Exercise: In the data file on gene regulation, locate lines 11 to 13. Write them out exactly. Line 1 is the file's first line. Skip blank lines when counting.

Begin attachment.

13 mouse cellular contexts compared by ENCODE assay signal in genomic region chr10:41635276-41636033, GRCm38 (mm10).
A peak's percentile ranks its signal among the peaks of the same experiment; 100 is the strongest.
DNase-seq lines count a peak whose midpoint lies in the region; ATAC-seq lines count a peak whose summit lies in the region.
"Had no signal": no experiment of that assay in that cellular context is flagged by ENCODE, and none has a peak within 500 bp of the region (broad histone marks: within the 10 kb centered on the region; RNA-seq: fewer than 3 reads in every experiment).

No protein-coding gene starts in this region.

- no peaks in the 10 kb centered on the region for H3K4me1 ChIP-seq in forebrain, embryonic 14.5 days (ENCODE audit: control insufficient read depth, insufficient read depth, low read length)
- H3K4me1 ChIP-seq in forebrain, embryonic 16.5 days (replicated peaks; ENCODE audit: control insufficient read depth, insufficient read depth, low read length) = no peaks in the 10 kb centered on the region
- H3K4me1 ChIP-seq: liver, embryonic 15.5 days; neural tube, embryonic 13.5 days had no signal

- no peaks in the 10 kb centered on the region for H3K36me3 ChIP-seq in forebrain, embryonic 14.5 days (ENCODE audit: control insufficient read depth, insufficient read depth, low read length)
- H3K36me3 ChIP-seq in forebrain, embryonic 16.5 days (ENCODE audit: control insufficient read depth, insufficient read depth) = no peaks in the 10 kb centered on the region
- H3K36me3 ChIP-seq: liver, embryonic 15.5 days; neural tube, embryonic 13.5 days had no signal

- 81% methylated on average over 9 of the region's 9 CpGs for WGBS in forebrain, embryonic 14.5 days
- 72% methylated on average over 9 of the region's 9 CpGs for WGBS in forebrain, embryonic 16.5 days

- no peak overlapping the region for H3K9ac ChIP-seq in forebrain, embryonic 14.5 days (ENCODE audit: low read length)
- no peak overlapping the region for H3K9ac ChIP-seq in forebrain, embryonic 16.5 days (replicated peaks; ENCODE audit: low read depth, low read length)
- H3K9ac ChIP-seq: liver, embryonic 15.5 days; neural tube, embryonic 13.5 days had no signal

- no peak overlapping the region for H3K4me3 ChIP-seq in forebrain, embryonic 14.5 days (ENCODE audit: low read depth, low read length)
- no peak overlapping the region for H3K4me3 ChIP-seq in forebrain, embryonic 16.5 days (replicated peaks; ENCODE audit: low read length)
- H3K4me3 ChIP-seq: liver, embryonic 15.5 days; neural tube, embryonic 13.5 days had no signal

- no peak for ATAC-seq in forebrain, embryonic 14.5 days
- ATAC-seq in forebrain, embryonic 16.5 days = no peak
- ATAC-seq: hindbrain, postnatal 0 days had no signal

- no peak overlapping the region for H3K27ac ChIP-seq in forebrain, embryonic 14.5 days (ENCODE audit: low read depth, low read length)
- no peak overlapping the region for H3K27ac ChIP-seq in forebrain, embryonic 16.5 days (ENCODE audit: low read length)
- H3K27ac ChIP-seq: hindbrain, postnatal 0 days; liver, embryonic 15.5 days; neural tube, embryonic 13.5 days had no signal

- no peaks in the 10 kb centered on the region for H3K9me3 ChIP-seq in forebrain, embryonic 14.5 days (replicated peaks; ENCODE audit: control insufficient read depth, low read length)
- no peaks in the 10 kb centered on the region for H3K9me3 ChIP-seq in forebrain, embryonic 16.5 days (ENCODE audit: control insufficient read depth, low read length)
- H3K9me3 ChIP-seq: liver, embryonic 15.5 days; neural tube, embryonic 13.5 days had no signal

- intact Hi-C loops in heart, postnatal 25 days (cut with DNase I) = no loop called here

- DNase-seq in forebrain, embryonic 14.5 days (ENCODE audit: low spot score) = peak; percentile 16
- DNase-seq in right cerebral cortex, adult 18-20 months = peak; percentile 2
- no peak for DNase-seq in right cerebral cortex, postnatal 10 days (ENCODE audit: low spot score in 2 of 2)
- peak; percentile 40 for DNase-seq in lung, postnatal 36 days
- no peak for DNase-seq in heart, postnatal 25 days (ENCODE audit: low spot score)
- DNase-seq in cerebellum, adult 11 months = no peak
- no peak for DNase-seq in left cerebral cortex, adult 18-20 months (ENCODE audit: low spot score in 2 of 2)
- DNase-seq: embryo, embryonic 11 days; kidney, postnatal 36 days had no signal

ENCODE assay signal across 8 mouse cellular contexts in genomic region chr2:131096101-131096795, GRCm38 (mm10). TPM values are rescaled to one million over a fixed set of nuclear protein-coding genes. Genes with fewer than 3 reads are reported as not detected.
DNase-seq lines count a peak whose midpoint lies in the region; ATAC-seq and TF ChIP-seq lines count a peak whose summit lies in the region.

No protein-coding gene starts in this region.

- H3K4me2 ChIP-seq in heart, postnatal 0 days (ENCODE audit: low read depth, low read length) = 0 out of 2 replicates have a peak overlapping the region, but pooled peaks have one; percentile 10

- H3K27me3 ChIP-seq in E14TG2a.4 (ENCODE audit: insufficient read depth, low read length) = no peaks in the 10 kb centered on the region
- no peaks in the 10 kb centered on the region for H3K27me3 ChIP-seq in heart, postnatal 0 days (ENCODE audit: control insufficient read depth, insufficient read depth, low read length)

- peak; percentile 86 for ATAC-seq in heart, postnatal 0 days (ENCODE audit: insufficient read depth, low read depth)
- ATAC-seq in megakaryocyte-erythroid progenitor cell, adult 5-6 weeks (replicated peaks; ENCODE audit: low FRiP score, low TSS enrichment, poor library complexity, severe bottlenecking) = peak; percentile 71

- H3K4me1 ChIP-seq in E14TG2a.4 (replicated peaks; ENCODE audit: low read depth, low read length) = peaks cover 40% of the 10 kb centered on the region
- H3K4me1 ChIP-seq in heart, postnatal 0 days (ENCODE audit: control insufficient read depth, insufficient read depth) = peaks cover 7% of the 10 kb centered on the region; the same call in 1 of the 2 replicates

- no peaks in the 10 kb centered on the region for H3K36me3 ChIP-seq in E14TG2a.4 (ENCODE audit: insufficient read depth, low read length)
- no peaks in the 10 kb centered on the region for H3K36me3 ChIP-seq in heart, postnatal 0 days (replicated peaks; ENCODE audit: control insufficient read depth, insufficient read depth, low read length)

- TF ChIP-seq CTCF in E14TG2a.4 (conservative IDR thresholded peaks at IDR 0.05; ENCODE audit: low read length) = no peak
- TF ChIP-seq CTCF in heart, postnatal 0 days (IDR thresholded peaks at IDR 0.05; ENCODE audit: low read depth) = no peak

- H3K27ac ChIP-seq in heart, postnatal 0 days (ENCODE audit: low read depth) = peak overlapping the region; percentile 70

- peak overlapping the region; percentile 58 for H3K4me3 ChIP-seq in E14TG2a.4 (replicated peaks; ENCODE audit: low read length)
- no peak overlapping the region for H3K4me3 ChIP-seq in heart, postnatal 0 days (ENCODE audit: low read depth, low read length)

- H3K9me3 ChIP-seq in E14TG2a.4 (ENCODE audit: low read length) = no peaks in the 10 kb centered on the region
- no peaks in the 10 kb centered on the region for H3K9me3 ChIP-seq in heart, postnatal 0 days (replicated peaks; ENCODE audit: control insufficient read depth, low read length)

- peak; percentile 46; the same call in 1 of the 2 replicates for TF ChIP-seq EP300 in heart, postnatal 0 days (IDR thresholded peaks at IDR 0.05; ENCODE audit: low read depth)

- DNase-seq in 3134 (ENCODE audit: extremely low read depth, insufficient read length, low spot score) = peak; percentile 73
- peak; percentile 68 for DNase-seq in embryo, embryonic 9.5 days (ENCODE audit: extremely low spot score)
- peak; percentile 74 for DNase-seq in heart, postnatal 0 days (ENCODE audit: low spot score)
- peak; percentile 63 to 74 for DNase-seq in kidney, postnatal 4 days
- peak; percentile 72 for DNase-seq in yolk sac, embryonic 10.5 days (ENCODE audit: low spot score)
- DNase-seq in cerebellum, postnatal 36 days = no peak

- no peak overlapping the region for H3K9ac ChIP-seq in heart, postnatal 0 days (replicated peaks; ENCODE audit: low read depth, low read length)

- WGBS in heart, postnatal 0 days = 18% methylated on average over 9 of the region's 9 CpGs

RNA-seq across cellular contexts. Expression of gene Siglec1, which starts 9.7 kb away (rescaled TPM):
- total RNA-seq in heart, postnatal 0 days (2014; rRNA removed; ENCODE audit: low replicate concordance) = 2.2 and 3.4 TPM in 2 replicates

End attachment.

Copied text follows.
- H3K36me3 ChIP-seq: liver, embryonic 15.5 days; neural tube, embryonic 13.5 days had no signal

- 81% methylated on average over 9 of the region's 9 CpGs for WGBS in forebrain, embryonic 14.5 days
- 72% methylated on average over 9 of the region's 9 CpGs for WGBS in forebrain, embryonic 16.5 days